The talks between Nazi Germany and Second Polish Republic about a joint march on the USSR were held for quite a long time, but until Hitler approached the Soviet borders, they were theoretical rather than practival. Unscrupulous division of Czechoslovakia in October 1938, blessed by the Western powers (Poland occupied the Těšín region of the former then) was the most notable advance of the German military closer to the Soviet Union. There were plans to settle the existing territorial disputes between Germany and Poland in a similarly amicable manner. “Back in 1938, the Allies agreed that Poland would become a German satellite,” – as if in passing writes British historian A.J.P. Taylor. The “peak” of the Polish-German friendship – their “honeymoon” era – came during the “post-Munich” period: late 1938 – early 1939 …
With Hitler’s ascension to power, the Polish developed an idiosyncratic attitude toward the Germans. Pro-Nazi organizations of ethnic Germans such as the German People’s Union in Poland and the Young German Party in Poland began growing rapidly. Both organizations were financed and directed from Germany and even sent a representative to the Polish Sejm. The Nazis’ ideas were actively publicized and promoted among the local Germans. In 1937 approximately 105 German-language newspapers and magazines were being published in Poland, and about 20 of those were daily publications. The vast majority of those periodicals were being monitored by the Reich’s Ministry of Propaganda, headed by Joseph Goebbels.
Ties between the two governments were also established at various levels. Prominent Poles paid friendly visits to the Third Reich, and Nazi leaders did the same to their “brother” Poland. In January 1938, SS-Oberst-Gruppenführer Kurt Daluege came to Warsaw, and two months later he set off for Vienna to organize a “referendum.” Daluege, a commander of the German police (Sipo), naturally shared the “secrets” of his profession with General Kordian Zamorski, the chief of the Polish state police. However, the “pan generał” surely had his own contributions to make. The Polish police employed even more cruel methods in their work than the Germans: beatings, tortures and unwarranted arrests. They used to shoot down detainees at a slightest sign of resistance or attempt to escape. Whom were the Polish law-enforcement officers behaving so ruthlessly against? Criminals and pickpockets? No, against the political opponents of the ruling class in Warsaw, the Communists and Ukrainian nationalists.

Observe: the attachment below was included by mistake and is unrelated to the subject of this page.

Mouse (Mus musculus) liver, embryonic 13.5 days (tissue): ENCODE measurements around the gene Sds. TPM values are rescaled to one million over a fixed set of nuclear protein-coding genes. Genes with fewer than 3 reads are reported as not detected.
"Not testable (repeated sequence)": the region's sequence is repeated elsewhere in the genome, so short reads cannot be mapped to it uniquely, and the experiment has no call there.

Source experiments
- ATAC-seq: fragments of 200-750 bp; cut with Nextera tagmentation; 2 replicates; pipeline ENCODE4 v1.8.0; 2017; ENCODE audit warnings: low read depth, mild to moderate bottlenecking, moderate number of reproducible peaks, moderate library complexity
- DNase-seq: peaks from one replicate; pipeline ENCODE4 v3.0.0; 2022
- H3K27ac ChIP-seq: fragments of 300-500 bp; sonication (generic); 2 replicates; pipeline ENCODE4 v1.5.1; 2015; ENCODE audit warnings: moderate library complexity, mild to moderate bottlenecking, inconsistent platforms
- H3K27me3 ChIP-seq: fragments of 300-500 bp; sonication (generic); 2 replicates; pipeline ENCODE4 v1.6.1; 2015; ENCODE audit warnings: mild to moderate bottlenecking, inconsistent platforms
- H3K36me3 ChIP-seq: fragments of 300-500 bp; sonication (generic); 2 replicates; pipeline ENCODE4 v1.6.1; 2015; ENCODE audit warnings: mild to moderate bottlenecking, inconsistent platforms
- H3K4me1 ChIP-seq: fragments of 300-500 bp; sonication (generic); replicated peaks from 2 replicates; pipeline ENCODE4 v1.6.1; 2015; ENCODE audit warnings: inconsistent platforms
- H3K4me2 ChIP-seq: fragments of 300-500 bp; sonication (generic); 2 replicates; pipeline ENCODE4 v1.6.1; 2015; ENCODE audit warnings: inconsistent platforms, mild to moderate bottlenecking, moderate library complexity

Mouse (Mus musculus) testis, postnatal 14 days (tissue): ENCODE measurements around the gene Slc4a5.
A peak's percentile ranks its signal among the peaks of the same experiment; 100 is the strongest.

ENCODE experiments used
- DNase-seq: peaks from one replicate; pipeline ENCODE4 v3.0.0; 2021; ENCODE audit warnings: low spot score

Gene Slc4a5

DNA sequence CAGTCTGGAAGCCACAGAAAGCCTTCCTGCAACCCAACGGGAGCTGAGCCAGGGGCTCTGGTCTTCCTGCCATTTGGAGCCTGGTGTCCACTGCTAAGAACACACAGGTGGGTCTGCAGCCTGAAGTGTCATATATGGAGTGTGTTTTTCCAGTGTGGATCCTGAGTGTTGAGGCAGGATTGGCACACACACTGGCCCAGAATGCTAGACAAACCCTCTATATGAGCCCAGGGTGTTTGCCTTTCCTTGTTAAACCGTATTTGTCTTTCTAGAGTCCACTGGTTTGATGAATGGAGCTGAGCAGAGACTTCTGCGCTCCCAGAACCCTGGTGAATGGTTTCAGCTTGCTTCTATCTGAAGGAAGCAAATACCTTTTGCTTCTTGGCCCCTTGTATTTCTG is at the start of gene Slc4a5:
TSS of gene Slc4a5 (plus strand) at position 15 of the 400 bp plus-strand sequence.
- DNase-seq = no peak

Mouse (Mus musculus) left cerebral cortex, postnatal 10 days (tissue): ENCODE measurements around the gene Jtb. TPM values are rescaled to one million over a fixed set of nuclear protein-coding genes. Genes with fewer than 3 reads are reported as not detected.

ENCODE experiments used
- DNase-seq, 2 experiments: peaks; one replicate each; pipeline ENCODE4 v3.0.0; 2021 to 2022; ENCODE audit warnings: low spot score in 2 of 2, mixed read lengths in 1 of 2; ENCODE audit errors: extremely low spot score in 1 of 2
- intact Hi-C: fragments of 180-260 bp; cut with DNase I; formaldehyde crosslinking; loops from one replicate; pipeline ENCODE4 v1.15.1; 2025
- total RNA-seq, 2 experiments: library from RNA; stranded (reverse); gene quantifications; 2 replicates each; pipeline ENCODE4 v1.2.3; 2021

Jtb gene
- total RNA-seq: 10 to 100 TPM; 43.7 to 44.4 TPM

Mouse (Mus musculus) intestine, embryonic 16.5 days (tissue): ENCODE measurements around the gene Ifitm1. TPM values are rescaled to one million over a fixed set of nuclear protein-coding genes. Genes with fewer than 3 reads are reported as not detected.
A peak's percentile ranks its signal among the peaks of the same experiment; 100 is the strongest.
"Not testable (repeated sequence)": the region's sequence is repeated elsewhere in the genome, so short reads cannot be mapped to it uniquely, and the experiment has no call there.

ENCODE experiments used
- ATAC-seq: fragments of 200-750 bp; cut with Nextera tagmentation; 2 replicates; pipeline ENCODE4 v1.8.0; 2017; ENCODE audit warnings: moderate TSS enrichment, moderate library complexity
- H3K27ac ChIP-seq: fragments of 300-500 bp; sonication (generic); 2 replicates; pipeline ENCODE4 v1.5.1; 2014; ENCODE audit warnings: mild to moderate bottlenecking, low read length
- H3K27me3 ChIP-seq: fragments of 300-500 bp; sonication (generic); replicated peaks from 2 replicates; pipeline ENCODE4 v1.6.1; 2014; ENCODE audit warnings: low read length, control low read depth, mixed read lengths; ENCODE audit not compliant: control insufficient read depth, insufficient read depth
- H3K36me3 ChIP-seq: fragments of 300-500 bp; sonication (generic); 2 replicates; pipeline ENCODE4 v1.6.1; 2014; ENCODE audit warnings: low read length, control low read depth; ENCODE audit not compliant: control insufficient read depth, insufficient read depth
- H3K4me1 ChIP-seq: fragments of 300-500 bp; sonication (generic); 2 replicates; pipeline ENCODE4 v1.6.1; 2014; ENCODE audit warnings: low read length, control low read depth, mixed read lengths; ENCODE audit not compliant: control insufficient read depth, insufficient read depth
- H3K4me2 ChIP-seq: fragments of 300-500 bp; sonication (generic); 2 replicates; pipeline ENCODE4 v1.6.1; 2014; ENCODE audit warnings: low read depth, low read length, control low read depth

The German and Polish cooperation was so close that Kordian Zamorski received an invitation to visit the Nazi Party’s annual Nuremberg Rally as a guest (!). There the Polish “Genosse” met Hitler himself. Without doubt rare foreigners could be invited to an NSDAP rally, and even fewer were honored with a personal talk with the Führer. But Hitler and his henchmen always had an open-door policy where the Poles were concerned. And it was not only in Nazi Germany that the courageous Polish police were valued and respected. One month later, Oct. 7, 1938, Generał Kordian Zamorski visited Kurt Daluege in Berlin on his way to Rome for the Italian Fascist Party congress.
But the German-Polish friendship was not limited to this personal connection between the two countries’ security chiefs: in December 1938, the German minister of justice, Hermann Frank, visited Warsaw, and even Reichsführer-SS Heinrich Himmler came over on Feb. 18, 1939. Polish officials were not put off by the Nazis’ ferocious anti-Semitism and it did not hamper their robust German-Polish friendship.
Hitler, who was still prepared (at the time) to meet his obligations to the West, was primarily focused on two issues pertaining to his relationship with Warsaw: the return to the Reich of the lands it had lost to Poland after World War I, and the military support of the Polish army during his future attack on the Soviet Union. As the second point was extremely significant for Hitler, he mentioned the first issue only quietly and diplomatically. Hitler behaved like a gentleman toward Poland – as long as the Poles themselves made no precipitous or brazen move to spoil their relationship with the Reich in obedience to a command from London. We will examine how and why that happened in the third part of “Poland Betrayed.”
ORIENTAL REVIEW publishes exclusive translations of the chapters from Nikolay Starikov’s documentary research ““Who Made Hitler Attack Stalin” (St.Petersburg, 2008). The original text was adapted for translation by ORIENTAL REVIEW.